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The universities that will get you the highest paying jobs

·3-min read
university students highest paying jobs 2022 career
university students highest paying jobs 2022 career

The average graduate finishes their university education £45,000 in debt, so a university’s record in creating high-earning graduates is an important factor.

New research has revealed the institutions most likely to lead to the highest salaries – with those ranked at the top earning £52,167 on average five years after graduation.

Job search engine Adzuna analysed more than 120,000 jobseekers' CVs from between 2019 and 2022, looking at the careers taken by recent graduates and the jobs they are working in five years after graduation.

The list was dominated by many universities one might expect. Oxford and Cambridge ranked second and fourth respectively, with graduates making up to £47,618 a year. However, they were both beaten by specialist business school Bayes, part of the University of London, where graduates earn more than £52,000.

They were followed by University College London (£40,866), Cranfield University (£39,695), and Durham University (£39,147). London-based universities such as King’s College London, Imperial and London School of Economics also ranked highly.

Paul Lewis, of Adzuna, said the dominance of Russell Group universities was proof a “stamp of approval from a prestigious academic institution can still make all the difference”.

Former polytechnics featured prominently at the tail end of the list with Middlesex University ranking lowest for expected graduate salary (£29,844). It was followed by Birmingham City University (£29,884), the University of Kent (£30,089), and Northumbria University (£30,167).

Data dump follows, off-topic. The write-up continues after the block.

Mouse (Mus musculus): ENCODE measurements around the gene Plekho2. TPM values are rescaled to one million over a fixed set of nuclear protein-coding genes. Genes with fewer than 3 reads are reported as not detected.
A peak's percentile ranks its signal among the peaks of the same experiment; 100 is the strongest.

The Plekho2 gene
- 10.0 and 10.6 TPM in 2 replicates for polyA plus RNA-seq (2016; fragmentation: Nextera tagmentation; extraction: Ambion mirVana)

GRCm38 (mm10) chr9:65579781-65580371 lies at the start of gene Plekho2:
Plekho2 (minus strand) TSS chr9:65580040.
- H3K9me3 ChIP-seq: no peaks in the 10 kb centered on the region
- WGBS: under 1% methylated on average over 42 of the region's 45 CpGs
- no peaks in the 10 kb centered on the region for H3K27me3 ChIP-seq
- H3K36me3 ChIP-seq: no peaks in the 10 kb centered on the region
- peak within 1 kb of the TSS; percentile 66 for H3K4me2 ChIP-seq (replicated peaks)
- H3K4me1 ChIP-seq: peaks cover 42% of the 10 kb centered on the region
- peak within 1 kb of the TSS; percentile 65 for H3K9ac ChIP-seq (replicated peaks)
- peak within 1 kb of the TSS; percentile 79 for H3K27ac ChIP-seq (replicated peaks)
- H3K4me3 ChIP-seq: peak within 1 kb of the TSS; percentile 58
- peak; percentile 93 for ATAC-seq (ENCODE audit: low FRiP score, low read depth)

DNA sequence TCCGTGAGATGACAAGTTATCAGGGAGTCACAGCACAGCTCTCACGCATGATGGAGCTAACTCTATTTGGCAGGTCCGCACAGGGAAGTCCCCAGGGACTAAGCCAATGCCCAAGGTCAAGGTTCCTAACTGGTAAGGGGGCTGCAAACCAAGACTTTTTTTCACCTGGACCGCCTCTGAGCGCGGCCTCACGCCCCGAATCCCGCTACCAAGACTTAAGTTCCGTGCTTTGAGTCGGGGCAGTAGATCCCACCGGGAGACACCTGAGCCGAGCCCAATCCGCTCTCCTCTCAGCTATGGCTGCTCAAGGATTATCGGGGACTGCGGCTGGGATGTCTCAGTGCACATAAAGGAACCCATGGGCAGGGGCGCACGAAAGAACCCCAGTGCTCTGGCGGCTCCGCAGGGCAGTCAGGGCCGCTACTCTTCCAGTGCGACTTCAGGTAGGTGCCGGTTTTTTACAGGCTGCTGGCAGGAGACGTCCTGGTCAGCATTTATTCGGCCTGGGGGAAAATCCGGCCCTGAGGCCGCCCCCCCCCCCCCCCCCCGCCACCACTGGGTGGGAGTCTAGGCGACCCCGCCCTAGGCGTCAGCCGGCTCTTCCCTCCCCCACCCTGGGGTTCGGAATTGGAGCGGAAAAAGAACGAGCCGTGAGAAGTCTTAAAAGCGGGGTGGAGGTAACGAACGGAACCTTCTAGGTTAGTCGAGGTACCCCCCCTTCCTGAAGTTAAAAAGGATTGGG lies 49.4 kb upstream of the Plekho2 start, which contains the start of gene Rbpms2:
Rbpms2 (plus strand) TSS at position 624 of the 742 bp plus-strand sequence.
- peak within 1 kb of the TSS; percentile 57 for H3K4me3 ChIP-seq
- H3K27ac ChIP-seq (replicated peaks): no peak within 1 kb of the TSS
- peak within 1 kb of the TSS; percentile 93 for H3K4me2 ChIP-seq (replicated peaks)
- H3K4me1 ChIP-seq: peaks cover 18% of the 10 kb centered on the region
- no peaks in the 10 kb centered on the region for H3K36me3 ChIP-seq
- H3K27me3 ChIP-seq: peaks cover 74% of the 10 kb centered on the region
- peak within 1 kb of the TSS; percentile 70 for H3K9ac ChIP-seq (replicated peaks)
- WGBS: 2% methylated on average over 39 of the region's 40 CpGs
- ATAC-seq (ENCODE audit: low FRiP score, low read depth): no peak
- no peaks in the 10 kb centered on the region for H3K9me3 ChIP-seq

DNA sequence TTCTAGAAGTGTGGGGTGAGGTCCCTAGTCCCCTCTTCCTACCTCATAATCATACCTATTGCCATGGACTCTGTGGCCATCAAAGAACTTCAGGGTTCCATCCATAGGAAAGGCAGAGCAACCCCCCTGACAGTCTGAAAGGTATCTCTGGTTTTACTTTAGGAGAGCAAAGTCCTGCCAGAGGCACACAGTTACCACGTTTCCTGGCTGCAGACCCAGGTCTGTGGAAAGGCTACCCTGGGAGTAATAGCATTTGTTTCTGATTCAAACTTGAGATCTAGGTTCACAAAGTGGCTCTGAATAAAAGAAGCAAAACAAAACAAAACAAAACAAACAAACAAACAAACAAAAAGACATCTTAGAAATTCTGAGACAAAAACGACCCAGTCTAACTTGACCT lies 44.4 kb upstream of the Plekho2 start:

The only non-Russell group to crack the top 10 was the University of Reading, whose students earn £37,430 on average five years after graduation. A spokesman said this was due to changes made in recent years in how it teaches courses and provides support with careers and employability.

Anne Delauzun, of the university’s career service, said: “University education is also about much more than providing the economy with skilled workers or boosting graduate earning power.

“Our message would be that you don’t have to be an Oxbridge or a Russell Group university graduate to make a real difference in the world.”

According to figures from the Higher Education Statistics Agency, more than half a million students will graduate this year – with around 36 candidates vying for individual jobs.

A spokesman for the University of Nottingham said the university's eighth-place ranking demonstrated the "quality, excellence and drive of Nottingham graduates" and a robust careers service.

He added: "Students get involved with co-curricular activities, take responsibility for shaping their own career, take part in placement opportunities and they are switched on about what they need to do.

"Lots of careers don’t require a specific degree subject so we help students make career choices, assist with applications and signpost them to opportunities. Our expert advice and services tied into an excellent academic experience is a powerful combination."

The Telegraph has revealed the “dull but lucrative” degrees, such as information systems and computer engineering, were the most likely degrees to lead to a high salary, while “Mickey Mouse degrees” in English literature and events management would leave graduates earning salaries too low to begin paying off their student loan.